Quantcast
Connect with us

Here’s another way Georgia Republicans could keep black voters from voting in 2020

Published

on

The state of Georgia has become a key battleground for black voting rights.

In 2018, Democratic candidate Stacey Abrams, the nation’s first-ever major-party African-American woman nominee for governor, narrowly lost to Secretary of State Brian Kemp after thousands of black voters saw their absentee ballots thrown out, polling places consolidated, and voting machines warehoused in their precincts. These incidents led to a sharp outcry and questions of legitimacy, because Kemp was administering the same election he was running in. Nonetheless, the election was extremely close — a margin of just 50,000 votes decided the outcome in a state of over 10 million people.

ADVERTISEMENT

Now, ahead of the 2020 election, The Daily Beast has published an analysis on another racially discriminatory law that could play a substantial role in the outcome: “moral turpitude” laws.

In some Southern states, Georgia included, felonies of “moral turpitude” can disqualify you from voting. The problem is that “moral turpitude” is not defined anywhere in Georgia’s constitution or laws, meaning that just about anyone with a felony conviction can be excluded if state officials want — and this applies disproportionately to people of color.

Ex-convicts regain their rights after completing their sentences, but remain ineligible while on probation or parole, which leaves some 250,000 people, or 3 percent of the entire voting-age population, disenfranchised — five times the margin with which Kemp carried the gubernatorial election in 2018. 58 percent of these disenfranchised ex-convicts are African-American.

Georgia is not the only state where moral turpitude laws have been used to deny black voters the franchise. In Alabama, moral turpitude used to be so ill-defined that black people were denied the vote for things as minor as cashing bad checks — and such voters were disenfranchised for life, even after completing their sentences. A Supreme Court decision in 1985, triggered ironically enough when the state tried to disenfranchise a white man, forced Alabama to restrict moral turpitude to felonies only.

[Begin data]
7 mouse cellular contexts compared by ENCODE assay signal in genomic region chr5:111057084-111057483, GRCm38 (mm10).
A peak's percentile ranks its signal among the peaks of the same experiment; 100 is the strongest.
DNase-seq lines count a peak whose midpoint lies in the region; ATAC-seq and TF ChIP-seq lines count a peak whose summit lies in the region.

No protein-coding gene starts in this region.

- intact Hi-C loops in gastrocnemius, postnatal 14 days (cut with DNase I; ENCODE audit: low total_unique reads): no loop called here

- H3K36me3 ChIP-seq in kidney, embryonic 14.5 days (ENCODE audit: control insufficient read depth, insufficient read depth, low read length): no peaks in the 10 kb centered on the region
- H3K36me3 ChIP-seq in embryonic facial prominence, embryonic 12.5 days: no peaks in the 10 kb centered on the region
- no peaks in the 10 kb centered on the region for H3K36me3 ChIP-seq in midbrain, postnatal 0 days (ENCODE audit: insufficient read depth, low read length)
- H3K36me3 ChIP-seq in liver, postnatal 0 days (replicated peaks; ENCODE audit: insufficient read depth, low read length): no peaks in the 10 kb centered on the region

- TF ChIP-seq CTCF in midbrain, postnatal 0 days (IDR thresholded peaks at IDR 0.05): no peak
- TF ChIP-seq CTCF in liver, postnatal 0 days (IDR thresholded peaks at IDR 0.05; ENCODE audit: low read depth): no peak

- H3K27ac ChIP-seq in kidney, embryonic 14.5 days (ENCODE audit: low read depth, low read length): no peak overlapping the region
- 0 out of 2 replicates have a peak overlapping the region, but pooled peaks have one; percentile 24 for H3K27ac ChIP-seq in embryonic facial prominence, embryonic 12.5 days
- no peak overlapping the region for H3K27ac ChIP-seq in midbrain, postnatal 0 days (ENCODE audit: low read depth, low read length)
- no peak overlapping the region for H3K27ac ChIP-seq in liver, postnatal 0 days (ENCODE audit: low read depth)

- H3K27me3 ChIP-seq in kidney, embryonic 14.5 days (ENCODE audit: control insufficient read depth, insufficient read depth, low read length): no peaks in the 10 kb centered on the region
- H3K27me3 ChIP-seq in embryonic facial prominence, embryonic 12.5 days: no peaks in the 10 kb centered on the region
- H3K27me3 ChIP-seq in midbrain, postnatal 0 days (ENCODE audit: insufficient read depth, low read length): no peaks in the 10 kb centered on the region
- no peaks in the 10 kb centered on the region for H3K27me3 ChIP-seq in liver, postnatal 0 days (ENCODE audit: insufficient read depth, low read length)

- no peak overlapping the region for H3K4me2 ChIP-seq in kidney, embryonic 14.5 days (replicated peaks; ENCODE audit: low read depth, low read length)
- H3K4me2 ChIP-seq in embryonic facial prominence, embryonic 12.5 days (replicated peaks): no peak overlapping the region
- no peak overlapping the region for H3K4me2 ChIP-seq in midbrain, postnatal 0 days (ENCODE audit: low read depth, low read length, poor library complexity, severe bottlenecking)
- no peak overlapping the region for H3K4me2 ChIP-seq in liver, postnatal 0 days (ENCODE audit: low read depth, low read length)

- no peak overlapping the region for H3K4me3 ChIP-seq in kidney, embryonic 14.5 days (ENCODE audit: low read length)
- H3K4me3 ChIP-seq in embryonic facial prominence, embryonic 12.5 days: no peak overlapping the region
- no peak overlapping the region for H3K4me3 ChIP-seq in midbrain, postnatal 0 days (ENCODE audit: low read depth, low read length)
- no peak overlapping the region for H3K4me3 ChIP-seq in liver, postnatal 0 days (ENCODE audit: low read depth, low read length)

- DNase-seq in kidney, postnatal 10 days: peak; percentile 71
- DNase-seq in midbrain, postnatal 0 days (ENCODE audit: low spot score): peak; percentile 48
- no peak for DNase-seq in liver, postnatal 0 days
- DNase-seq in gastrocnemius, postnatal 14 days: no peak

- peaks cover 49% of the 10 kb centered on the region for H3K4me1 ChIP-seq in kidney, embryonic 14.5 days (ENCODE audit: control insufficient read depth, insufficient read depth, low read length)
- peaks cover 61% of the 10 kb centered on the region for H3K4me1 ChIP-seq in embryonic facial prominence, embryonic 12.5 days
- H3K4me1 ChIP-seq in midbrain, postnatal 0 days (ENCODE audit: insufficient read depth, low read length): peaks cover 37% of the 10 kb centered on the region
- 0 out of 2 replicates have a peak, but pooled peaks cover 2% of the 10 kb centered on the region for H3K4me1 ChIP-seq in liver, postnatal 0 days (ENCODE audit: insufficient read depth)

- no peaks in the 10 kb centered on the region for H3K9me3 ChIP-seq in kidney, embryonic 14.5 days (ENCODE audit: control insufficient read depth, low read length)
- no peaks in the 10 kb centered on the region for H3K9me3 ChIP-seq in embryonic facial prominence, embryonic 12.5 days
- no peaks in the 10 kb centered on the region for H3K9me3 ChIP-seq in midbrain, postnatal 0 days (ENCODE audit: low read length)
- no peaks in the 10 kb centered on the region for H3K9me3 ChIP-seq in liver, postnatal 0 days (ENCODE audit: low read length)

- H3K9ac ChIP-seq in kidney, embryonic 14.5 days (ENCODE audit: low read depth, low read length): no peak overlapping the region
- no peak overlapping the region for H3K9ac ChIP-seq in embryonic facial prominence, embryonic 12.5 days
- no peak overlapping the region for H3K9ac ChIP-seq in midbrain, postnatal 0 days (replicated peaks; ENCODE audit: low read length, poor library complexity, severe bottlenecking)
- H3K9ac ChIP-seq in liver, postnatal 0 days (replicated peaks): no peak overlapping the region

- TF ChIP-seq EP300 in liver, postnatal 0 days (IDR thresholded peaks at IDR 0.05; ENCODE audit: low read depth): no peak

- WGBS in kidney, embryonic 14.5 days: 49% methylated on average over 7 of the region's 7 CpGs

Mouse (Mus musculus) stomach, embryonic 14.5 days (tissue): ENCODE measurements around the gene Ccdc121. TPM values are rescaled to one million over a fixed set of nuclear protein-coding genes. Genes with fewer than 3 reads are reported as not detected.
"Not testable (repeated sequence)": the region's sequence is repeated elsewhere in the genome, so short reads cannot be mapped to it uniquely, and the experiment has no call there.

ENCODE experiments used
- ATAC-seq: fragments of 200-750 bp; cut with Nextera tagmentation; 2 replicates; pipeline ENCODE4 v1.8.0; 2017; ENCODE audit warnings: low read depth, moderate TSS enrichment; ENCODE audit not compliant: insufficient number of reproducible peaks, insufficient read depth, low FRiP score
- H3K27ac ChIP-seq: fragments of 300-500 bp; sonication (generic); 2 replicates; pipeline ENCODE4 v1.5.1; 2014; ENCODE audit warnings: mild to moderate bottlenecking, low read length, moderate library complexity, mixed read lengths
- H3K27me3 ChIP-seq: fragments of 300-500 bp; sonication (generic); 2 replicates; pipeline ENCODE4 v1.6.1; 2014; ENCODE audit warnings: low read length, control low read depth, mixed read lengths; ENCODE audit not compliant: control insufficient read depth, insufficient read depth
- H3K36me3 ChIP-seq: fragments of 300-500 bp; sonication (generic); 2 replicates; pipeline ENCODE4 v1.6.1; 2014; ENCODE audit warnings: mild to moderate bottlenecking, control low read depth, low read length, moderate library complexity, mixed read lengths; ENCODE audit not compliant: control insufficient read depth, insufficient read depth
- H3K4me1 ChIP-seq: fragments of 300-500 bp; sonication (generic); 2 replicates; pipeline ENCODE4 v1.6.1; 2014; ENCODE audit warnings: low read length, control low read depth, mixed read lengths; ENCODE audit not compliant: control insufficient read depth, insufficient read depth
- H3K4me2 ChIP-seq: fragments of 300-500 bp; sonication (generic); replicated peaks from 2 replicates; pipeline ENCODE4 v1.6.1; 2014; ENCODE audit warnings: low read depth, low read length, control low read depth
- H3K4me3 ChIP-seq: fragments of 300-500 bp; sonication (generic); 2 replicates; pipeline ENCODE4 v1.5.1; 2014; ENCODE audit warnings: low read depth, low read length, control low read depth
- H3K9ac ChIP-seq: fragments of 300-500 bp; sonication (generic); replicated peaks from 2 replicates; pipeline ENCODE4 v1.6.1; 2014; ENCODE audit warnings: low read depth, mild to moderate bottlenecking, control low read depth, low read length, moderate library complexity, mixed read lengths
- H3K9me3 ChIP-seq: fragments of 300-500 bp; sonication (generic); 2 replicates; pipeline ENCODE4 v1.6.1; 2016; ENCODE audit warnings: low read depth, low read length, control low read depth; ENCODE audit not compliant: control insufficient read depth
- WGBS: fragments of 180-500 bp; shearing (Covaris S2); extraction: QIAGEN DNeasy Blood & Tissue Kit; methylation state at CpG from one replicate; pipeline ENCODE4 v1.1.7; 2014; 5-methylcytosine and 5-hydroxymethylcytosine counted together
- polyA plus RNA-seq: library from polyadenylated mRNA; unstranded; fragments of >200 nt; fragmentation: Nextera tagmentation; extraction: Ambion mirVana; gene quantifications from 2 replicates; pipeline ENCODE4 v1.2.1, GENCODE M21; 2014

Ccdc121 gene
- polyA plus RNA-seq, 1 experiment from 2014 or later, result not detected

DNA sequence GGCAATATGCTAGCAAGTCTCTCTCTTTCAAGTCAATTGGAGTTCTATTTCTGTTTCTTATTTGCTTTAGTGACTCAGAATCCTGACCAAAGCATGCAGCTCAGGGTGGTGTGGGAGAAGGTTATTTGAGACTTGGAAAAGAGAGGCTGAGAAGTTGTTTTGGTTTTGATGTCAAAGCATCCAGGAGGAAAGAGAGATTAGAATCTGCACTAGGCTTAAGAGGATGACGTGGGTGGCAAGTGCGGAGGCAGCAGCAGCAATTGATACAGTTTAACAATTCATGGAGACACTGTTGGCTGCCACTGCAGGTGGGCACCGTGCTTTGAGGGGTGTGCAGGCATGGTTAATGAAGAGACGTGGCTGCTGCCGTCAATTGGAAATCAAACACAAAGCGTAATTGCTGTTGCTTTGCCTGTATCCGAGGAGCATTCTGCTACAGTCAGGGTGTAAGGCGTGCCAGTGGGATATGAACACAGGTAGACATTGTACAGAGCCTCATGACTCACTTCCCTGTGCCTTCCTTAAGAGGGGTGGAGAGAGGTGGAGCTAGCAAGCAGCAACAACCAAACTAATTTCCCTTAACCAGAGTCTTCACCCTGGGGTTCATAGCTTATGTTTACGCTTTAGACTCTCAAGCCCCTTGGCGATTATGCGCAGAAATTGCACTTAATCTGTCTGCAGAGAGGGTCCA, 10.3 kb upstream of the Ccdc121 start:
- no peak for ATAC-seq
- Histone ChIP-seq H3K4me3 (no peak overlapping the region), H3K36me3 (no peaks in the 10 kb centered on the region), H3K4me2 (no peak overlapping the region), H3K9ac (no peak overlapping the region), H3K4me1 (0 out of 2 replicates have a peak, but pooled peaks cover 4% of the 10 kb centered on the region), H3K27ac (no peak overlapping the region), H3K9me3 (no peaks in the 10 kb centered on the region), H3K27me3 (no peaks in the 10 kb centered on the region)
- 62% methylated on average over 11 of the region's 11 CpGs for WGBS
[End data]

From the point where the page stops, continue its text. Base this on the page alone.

ADVERTISEMENT

In 2017, the state further revised its constitution to name only a specific list of felonies that constitute moral turpitude — and even then, the state carefully chose crimes that black people are disproportionately convicted for, like burglary and robbery, while leaving out crimes like public corruption and embezzlement that are more closely associated with affluent white offenders.


Report typos and corrections to: [email protected].
READ COMMENTS - JOIN THE DISCUSSION
Continue Reading

2020 Election

Julián Castro says his campaign is ‘in dire need’ of funds – and he’s out if he can’t raise $800K in ten days

Published

on

Julián Castro says he will have to pull out of the Democratic presidential primary if he does not raise $800,000 in the next ten days. Castro, a former HUD Secretary, says he will be forced to stop campaigning if he does not reach his financial goals by the end of the month.

“The truth is, for our campaign, these debates have offered our only guaranteed opportunity to share my vision with the American people,” Castro said in an email to supporters, as Buzzfeed reports.

Continue Reading

2020 Election

Buttigieg took campaign hiring advice from Facebook CEO Mark Zuckerberg

Published

on

Raising fresh questions and new critiques about his close ties to corporate elites amid a hotly contested Democratic primary, Bloomberg reports Monday morning that the campaign of South Bend, Indiana Mayor Pete Buttigieg received private and direct hiring advice from Facebook CEO Mark Zuckerberg—advice the presidential candidate apparently took.

According to Bloomberg:

Earlier this year, Zuckerberg sent multiple emails to Mike Schmuhl, Buttigieg's campaign manager, with names of individuals that he might consider hiring, campaign spokesman Chris Meagher confirmed. Priscilla Chan, Zuckerberg's wife, also sent multiple emails to Schmuhl with staff recommendations. Ultimately, two of the people recommended were hired.

Continue Reading
 

2020 Election

As Zuckerberg defends false Trump ads as free expression, critics say Facebook’s assault on ‘foundations of Democracy’ must be stopped

Published

on

"To save democracy and the free press, we must eliminate Google and Facebook's control over the information commons."

Amid the ongoing debate over Facebook's policy of exempting political advertising from its "misinformation" standards, a "defiant" speech on free expression delivered Thursday by Facebook CEO Mark Zuckerberg has elevated broader concerns about how powerful tech giants are "poisoning the well of our democracy."

Continue Reading
 
 
Help Raw Story Uncover Injustice. Join Raw Story Investigates for $1 and go ad-free.
close-image